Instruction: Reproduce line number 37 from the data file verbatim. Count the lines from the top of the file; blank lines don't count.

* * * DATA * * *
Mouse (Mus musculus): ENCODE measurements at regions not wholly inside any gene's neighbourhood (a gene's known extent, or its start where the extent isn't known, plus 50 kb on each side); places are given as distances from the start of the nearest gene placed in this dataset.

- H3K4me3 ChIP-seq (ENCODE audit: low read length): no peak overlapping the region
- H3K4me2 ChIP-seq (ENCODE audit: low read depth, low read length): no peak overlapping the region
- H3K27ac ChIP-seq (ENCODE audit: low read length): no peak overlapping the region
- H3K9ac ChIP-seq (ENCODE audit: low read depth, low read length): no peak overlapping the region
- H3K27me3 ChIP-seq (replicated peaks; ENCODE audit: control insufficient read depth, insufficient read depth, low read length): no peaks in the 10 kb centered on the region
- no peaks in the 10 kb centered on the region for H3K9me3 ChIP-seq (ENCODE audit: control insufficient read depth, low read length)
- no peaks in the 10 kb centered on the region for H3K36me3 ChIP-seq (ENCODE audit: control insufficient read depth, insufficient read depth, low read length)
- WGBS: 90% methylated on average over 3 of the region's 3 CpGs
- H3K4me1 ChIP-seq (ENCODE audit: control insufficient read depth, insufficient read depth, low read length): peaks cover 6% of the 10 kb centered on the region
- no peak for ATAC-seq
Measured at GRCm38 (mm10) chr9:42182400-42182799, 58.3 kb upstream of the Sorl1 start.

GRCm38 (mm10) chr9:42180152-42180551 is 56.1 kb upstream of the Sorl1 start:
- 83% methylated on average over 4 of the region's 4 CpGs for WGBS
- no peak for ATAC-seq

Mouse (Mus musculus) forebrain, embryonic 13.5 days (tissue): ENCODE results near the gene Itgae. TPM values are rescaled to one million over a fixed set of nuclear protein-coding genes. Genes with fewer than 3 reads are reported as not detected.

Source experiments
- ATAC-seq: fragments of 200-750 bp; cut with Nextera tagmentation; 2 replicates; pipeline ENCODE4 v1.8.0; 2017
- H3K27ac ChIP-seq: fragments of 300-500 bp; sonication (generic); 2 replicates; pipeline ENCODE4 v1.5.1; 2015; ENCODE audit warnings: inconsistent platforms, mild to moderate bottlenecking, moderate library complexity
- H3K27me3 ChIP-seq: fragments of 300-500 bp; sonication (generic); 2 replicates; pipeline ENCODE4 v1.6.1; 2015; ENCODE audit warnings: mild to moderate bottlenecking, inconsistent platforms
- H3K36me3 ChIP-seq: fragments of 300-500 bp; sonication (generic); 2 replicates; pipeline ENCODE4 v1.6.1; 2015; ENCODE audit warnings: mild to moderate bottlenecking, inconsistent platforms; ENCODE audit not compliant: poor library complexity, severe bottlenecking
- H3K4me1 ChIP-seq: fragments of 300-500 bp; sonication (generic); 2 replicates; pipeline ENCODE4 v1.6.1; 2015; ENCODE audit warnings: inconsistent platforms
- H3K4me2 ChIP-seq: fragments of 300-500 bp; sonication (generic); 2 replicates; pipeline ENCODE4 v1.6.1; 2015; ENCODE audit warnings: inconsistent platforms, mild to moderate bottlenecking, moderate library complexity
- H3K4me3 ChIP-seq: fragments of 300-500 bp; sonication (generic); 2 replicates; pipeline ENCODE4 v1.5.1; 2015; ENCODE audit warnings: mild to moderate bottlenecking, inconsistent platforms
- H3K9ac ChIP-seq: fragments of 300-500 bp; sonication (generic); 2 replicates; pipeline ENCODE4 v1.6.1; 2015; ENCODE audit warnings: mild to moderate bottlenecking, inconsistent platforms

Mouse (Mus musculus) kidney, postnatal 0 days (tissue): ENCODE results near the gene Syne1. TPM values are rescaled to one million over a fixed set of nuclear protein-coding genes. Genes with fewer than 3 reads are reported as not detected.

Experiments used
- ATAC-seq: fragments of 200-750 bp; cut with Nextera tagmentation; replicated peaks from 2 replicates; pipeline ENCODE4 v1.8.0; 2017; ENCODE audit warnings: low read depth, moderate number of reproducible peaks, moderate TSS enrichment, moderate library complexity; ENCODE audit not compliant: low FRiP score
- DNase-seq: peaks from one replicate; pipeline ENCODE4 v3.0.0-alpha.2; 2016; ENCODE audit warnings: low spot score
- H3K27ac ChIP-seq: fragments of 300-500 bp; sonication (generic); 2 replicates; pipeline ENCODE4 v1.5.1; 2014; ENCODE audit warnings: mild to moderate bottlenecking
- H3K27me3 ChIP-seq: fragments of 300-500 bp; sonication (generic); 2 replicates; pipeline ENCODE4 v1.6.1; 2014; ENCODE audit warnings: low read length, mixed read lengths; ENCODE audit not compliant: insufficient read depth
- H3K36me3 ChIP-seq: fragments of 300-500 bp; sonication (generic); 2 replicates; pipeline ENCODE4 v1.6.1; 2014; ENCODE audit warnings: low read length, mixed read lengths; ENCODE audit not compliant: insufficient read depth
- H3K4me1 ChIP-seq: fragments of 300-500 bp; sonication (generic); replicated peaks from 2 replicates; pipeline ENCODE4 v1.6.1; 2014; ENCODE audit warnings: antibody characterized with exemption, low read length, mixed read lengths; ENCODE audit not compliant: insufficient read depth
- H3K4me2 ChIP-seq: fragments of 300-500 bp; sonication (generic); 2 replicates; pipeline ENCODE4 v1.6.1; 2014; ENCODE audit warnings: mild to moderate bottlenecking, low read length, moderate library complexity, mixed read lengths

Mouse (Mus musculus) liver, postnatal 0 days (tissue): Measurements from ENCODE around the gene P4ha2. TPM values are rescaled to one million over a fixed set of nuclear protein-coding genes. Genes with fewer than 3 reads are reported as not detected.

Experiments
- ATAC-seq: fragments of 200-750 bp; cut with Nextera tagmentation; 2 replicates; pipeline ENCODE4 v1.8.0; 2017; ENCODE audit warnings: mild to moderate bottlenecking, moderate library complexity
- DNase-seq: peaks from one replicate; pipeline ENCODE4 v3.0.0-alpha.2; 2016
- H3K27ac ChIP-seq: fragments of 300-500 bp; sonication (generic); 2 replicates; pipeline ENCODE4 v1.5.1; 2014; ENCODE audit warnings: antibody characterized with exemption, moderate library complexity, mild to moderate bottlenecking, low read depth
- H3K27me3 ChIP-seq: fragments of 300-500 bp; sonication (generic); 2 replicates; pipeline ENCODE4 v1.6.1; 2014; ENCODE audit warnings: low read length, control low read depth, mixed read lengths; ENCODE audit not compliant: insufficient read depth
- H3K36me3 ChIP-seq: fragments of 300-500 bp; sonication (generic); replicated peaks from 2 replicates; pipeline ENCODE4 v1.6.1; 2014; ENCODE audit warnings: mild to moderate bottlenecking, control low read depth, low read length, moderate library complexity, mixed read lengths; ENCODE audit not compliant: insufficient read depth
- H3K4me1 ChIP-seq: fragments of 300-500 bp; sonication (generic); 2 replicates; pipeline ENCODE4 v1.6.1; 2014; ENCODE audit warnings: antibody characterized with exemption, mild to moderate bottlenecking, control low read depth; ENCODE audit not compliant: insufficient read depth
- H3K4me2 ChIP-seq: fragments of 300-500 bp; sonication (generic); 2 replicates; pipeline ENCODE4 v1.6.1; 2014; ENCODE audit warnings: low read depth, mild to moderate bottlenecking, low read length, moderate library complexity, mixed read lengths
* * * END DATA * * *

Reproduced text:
- ATAC-seq: fragments of 200-750 bp; cut with Nextera tagmentation; 2 replicates; pipeline ENCODE4 v1.8.0; 2017; ENCODE audit warnings: mild to moderate bottlenecking, moderate library complexity